Here is what I struggle with—that I’m the ‘exception to the rule’, that yes other survivors deserve healing and are essentially good but NOT me. Perhaps this just tells me how ingrained my sense of badness is.
I have no choice but to work to heal or to die. My entire life has been greatly diminished due to childhood. It hurts so much to see the extent of the damage, but inside I feel, to get better I have to face this. Essentially I have been in hibernation since about 15. And I have thought that this was because I am weak, bad, unmotivated, etc.” Doren
I can assure you that this degree of ‘feeling’ is normal and even common. This is how we are brainwashed to become submissive and compliant. We are convinced that we are ‘bad’. We are slowly persuaded that everything would be okay with ‘them’ if only we were not such a problem. Part of the problem is that we have been so convinced of their faultlessness that we forget to examine them or any of their actions. It doesn’t occur to us that they don’t abide by the rules of love and relationship that they demand we abide by. That is what ‘brainwashing’ is.
The definition of Brainwashing: (link from the free dictionary by Farlex)
1. Intensive, forcible indoctrination, usually political or religious, aimed at destroying a person’s basic convictions and attitudes and replacing them with an alternative set of fixed beliefs.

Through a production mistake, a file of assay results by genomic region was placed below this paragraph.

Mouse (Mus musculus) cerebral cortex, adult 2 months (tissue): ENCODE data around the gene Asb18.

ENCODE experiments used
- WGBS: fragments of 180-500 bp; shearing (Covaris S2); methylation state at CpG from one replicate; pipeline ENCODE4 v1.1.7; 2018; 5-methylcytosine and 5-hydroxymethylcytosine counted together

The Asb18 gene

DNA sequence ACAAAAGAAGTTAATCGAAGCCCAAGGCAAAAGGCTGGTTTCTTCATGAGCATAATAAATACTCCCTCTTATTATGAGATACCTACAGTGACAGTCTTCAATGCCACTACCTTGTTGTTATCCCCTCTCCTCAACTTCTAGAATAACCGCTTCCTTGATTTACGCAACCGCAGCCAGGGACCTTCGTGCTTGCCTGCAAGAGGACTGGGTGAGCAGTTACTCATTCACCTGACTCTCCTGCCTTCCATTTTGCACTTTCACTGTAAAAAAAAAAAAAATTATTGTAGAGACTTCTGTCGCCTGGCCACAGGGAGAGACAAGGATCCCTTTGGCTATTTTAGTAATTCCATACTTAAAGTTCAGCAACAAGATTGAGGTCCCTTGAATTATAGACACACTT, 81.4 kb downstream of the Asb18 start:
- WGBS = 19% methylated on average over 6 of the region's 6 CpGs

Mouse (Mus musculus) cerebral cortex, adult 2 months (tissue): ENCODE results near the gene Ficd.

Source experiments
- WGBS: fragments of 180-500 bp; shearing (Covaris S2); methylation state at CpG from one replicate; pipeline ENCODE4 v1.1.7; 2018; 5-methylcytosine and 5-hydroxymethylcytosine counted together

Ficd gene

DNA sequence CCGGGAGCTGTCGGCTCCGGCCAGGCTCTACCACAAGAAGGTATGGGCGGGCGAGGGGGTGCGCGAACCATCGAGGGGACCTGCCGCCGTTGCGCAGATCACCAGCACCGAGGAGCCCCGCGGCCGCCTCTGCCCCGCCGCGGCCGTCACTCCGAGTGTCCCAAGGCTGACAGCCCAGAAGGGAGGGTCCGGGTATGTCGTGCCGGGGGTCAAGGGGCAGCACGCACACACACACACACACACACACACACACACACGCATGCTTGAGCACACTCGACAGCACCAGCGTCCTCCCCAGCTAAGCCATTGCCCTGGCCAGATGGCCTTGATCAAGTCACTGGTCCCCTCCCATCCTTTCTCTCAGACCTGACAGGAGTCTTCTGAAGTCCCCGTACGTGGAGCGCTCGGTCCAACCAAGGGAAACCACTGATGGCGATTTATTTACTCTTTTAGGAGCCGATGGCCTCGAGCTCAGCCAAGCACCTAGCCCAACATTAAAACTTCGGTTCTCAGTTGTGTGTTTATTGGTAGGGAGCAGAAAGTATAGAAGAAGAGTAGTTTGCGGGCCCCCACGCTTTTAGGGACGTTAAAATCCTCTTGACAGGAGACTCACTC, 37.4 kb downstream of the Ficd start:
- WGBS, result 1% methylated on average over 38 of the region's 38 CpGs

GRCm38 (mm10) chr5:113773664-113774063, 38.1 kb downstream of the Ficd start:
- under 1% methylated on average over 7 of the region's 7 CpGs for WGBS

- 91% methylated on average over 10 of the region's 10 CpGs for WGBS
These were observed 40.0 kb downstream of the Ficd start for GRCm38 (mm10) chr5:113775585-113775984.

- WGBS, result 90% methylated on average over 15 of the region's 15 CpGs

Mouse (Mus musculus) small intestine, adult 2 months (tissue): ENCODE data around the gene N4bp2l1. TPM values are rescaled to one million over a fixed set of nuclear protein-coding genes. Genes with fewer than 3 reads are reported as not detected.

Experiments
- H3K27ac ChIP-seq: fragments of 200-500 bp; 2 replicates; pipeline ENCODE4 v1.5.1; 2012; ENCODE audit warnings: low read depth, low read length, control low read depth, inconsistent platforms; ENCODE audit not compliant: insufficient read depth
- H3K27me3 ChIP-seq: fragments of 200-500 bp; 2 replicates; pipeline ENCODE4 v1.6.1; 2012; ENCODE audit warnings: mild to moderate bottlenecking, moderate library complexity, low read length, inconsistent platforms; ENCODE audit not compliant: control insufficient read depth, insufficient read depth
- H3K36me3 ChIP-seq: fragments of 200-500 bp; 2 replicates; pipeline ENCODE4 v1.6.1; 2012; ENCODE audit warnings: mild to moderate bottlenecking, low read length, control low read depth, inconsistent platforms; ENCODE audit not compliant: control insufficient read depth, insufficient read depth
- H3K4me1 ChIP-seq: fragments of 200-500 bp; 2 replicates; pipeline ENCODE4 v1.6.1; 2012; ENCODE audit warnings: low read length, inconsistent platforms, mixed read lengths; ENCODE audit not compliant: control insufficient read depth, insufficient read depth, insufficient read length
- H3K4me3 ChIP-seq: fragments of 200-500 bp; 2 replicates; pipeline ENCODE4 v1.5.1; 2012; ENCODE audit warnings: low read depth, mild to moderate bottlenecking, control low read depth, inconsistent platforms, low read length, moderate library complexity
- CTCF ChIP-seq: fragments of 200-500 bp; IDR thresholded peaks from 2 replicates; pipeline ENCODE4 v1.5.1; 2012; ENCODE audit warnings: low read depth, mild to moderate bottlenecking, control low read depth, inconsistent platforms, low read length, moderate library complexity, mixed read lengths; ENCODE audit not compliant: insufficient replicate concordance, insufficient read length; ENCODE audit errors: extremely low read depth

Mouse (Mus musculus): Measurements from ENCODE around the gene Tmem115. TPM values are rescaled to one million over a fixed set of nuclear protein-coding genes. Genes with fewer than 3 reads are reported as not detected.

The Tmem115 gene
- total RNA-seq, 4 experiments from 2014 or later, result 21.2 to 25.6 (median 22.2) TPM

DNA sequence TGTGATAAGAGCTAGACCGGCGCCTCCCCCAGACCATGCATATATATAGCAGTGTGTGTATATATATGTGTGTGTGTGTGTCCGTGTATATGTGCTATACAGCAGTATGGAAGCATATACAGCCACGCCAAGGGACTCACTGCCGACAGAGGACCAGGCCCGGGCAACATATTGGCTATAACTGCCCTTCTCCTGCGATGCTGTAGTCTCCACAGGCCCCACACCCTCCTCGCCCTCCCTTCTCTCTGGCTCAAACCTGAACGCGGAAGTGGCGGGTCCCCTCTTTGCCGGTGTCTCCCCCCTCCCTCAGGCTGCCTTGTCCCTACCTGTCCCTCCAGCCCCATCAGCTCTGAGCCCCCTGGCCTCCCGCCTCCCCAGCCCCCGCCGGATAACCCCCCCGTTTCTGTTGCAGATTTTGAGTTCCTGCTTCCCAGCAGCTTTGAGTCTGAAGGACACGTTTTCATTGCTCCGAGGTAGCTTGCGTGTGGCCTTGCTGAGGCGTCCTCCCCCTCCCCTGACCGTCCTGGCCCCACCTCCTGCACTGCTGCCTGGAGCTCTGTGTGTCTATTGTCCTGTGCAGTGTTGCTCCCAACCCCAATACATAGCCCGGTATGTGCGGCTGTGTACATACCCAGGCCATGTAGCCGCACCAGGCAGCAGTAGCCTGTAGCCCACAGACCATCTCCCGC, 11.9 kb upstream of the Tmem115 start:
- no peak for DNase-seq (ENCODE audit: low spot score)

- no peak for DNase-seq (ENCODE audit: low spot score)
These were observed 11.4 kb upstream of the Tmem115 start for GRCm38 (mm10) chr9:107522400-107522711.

2. The application of a concentrated means of persuasion, such as Read More→
R.E.S.P.E.C.T. find out what it means to YOU………
A lot of my emotional healing grew out of realizing the truth about some of the concepts that I had been taught wrong. The people who were in a position of power in my life taught me a lot of false definitions of words like love, respect, relationship, trust, forgiveness and a few others. Growing up from so young with the false definitions I had been taught caused me to automatically accept them as the truth.
Yesterday on my previous post “how to recognize when your best interest are not being considered” when referring to her mother a commenter wrote “I am sure she thinks she deserves to be respected…” and it got me thinking about how much learning the truth about definitions of certain key words and concepts helped me in my process of overcoming depression, trauma and low self-esteem.